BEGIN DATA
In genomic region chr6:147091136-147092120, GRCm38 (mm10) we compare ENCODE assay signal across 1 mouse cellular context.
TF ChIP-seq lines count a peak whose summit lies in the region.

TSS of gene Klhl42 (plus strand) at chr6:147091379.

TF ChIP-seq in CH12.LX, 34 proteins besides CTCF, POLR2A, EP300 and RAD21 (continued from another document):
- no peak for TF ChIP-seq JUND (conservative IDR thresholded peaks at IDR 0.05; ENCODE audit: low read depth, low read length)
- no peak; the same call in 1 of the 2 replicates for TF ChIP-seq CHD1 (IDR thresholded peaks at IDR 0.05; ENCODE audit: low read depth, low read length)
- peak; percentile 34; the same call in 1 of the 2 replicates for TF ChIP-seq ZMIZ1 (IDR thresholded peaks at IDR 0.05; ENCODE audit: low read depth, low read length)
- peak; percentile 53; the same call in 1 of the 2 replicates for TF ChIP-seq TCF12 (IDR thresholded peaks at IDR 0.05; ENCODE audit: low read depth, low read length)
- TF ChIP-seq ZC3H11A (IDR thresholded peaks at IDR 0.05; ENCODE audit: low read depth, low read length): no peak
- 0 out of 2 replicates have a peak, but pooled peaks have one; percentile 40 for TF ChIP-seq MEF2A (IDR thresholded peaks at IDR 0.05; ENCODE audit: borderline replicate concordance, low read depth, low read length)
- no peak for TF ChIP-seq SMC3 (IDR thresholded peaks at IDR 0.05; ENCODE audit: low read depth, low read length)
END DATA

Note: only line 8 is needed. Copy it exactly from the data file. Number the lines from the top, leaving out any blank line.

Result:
- peak; percentile 53; the same call in 1 of the 2 replicates for TF ChIP-seq TCF12 (IDR thresholded peaks at IDR 0.05; ENCODE audit: low read depth, low read length)